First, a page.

Don’t Buy Sustainability from Walmart

Credit the big retailer with jump-starting a unified green effort, but the food & beverage industry should be the driver.

By Dave Fusaro, Editor in Chief

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Our lead news story last month got me thinking. Sustainability is too important a topic for the food industry to turn over to Walmart.

The giant retailer – which also happens to be the country’s biggest food marketer – held a public meeting and webcast on July 16 announcing plans to shepherd a sustainability index for consumer goods, including food products. Company officials were insistent they were only being the catalyst; they wanted to develop the index in cooperation with suppliers (like you), universities and other sustainability leaders.

Eventually they will turn over its administration to a consortium of universities, with Arizona State University and the University of Arkansas jointly initially administering the group. That consortium will collaborate with suppliers, retailers, non-governmental organizations and government to develop a global database of information on the lifecycle of products, from raw materials to disposal.

Walmart is looking for a technology company to partner with on the creation of an open platform that will power the index. The final step will be to translate the product information into a simple rating for consumers about the sustainability of products – apparently a label on the product, probably a lot like the Nutrition Facts panel.

“It is not our goal to create or own this index,” said Mike Duke, Walmart’s president and CEO. “We want to spur the development of a common database that will allow the consortium to collect and analyze the knowledge of the global supply chain. We think this shared database will generate opportunities to be more innovative and to improve the sustainability of products and processes.”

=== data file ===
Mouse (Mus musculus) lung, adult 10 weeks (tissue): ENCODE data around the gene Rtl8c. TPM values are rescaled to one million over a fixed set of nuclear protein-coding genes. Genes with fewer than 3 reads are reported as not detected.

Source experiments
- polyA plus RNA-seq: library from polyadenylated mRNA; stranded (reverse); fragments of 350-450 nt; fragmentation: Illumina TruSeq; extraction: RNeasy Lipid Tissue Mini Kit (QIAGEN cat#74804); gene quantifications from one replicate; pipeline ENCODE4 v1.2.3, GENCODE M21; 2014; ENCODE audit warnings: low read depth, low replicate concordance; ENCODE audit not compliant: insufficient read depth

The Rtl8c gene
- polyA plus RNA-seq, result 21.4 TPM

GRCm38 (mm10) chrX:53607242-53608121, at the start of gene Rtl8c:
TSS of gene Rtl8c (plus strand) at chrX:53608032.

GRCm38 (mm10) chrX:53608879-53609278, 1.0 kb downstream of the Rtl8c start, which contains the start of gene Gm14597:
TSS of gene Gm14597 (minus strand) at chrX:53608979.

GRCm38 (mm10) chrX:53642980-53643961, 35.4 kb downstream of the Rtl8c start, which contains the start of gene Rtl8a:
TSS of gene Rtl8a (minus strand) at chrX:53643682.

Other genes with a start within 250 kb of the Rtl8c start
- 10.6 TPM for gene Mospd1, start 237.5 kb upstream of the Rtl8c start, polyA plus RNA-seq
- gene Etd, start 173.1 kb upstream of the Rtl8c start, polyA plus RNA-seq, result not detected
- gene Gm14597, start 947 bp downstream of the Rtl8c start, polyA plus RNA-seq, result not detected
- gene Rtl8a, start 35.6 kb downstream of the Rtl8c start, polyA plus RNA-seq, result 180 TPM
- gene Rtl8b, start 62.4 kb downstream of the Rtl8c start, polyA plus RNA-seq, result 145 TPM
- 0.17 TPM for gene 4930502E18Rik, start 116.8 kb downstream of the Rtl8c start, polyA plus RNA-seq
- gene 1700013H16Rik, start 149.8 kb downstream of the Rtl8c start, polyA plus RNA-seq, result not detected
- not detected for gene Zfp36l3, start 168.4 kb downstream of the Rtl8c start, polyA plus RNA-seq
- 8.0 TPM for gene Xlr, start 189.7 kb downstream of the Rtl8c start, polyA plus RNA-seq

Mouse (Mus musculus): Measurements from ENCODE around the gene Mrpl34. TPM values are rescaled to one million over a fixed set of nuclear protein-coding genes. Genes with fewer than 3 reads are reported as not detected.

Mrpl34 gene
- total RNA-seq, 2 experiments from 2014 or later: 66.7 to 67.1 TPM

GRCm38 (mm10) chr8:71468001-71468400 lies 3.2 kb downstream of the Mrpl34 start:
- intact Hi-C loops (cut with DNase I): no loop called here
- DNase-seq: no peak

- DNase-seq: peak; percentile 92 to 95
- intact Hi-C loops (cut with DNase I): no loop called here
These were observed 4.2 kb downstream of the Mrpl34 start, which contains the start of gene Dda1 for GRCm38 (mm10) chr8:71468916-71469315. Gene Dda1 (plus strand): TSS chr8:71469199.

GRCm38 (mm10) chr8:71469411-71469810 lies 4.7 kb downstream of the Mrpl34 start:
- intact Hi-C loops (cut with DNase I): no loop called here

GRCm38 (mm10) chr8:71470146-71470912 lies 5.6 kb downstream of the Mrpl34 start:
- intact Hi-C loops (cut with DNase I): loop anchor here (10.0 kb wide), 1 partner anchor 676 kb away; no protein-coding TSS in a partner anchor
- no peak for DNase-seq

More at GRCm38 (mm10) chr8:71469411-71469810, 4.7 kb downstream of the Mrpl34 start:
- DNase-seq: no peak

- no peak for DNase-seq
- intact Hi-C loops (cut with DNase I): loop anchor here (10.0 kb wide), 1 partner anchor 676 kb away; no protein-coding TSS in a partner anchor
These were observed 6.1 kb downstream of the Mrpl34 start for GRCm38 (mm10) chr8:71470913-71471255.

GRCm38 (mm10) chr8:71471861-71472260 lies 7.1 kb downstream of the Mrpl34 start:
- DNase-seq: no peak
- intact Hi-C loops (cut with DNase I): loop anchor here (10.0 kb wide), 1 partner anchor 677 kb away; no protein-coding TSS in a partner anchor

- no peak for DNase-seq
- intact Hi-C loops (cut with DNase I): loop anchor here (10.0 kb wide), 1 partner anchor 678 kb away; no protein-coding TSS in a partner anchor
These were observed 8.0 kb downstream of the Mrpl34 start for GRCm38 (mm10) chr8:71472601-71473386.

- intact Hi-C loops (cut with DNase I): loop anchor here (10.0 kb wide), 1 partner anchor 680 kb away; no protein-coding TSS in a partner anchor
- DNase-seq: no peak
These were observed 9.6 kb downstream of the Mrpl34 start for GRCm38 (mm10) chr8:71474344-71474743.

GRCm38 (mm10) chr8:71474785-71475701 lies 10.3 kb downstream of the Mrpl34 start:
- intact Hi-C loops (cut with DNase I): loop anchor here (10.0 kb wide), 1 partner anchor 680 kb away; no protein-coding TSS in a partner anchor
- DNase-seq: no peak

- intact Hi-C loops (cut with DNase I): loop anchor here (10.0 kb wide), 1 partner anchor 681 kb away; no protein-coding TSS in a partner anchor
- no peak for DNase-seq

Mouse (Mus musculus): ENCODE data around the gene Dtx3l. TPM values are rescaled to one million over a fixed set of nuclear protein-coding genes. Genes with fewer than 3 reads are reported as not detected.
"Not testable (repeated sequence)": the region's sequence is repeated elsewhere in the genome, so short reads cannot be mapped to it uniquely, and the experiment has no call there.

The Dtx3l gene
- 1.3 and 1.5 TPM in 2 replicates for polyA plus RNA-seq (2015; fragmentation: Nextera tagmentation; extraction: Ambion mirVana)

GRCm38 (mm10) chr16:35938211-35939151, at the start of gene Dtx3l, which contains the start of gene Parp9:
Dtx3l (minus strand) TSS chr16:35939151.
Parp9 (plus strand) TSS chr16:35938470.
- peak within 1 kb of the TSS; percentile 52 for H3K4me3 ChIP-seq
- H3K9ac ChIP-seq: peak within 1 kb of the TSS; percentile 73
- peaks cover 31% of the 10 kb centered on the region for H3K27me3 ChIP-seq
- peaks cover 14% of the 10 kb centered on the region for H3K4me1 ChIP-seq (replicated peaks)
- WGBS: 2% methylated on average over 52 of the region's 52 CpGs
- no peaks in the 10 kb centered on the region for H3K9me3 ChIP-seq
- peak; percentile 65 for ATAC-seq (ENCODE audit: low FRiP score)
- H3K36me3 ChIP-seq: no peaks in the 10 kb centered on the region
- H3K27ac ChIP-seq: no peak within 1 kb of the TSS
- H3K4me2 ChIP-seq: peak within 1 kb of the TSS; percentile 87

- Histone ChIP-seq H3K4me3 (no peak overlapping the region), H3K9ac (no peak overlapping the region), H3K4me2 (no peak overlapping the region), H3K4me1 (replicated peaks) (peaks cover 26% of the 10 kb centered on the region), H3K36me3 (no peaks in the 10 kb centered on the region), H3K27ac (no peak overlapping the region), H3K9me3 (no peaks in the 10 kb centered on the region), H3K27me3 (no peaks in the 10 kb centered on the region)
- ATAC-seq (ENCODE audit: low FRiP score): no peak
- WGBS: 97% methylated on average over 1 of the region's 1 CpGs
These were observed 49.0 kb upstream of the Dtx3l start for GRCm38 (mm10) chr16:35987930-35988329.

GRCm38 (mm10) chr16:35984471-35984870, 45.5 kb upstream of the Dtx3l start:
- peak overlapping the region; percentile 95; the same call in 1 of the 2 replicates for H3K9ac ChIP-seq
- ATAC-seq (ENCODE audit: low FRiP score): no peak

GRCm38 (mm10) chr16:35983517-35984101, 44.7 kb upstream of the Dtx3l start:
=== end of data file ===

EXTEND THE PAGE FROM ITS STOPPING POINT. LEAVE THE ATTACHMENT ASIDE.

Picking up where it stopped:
So why let Walmart control it at all?

Most of Walmart’s stated goals were noble: giving consumers information about the entire lifecycle of a product. Show them the product’s final manufacturer made it in a safe and ethical manner, its ingredients from other suppliers were assessed for safety, that attention was paid to four areas identified as priorities by Walmart (and probably by all of us): energy and climate; material efficiency; natural resources; and people and community.

But there was just the slightest hint in Duke’s speech that products had to be made simultaneously better and cheaper. “Customers want products that are more efficient, that last longer and perform better,” Duke said. And as noble as that sounds, that’s where Walmart can apply the squeeze … to you.

That’s the same kind of noble intentions that made suppliers of numerous products jump through all kinds of hoops to complete the retailer’s Packaging Scorecard in 2008. And the kind of do-it-or-lose-us intimidation that accompanied the radio frequency identification (RFID) tag initiative of 2005. Walmart shot itself in the foot with that one.

But I will give the big retailer credit that both those efforts had clear metrics, identified supply chain efficiencies and instilled a certain sense of continuous improvement on manufacturers and other suppliers.

The need to save the Earth is not going away anytime soon. Sustainability is real – unlike the RFID initiative. It’s all-encompassing, unlike the packaging initiative. Unfortunately – at least somewhat – Walmart did detect inertia over this critical issue and seized the moment.

The government is too busy with many other things to take the lead. No trade association has stepped to the fore – although the Packaging Machinery Manufacturers Institute has some efforts under way, and apparently so does the Grocery Manufacturers Assn. And no other company probably could marshal the resources to get this done.

What needs to get done is to make a plan, to create metrics and even standards and to define success. Every business is working on sustainability in its own varied way, so the end point may become clear in five years or so. But why wait? Credit Walmart for starting the ball rolling now.

I also credit Walmart for appearing to align its own organization toward the same goals. The end is undoubtedly justified … but the means?

The food & beverage industry needs its own consortium to decide how consumable products should best be made – from farm to the loading docks of the local Walmart. Thank Sam’s club for the kick in the pants to get this started ... now, someone else please step up and take the steering wheel.

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